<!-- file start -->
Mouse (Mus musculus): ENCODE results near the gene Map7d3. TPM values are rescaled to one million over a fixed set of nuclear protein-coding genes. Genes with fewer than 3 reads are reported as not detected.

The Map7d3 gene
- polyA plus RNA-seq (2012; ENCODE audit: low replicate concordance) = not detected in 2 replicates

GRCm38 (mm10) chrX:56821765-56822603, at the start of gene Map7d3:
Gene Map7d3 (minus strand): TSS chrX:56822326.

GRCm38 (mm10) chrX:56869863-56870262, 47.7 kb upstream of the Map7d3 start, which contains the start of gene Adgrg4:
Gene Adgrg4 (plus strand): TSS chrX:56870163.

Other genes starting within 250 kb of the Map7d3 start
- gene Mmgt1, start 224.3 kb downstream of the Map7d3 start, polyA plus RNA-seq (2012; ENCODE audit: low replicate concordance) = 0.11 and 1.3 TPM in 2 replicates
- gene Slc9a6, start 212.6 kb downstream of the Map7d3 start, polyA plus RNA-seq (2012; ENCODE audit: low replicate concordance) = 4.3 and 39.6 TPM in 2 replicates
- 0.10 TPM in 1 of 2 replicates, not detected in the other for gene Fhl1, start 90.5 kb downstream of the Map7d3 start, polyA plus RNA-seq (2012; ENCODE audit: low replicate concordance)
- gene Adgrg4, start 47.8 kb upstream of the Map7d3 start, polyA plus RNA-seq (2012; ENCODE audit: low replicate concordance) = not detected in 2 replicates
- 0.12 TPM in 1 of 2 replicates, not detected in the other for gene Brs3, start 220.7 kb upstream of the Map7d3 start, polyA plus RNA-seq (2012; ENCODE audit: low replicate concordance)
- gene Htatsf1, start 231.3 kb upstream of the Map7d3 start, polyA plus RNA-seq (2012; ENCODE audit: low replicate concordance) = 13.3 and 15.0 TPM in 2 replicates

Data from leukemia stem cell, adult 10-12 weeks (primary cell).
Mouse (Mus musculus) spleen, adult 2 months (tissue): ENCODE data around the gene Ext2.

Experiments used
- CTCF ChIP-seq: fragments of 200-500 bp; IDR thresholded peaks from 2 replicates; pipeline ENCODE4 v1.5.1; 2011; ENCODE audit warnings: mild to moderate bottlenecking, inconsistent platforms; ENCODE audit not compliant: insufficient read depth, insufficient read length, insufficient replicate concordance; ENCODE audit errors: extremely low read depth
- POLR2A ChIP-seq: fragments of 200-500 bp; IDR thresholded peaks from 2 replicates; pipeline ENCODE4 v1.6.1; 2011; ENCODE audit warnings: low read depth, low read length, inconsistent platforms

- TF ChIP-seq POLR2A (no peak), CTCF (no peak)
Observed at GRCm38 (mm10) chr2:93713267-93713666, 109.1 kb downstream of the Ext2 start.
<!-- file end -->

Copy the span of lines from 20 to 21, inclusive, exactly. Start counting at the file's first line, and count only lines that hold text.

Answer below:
- TF ChIP-seq POLR2A (no peak), CTCF (no peak)
Observed at GRCm38 (mm10) chr2:93713267-93713666, 109.1 kb downstream of the Ext2 start.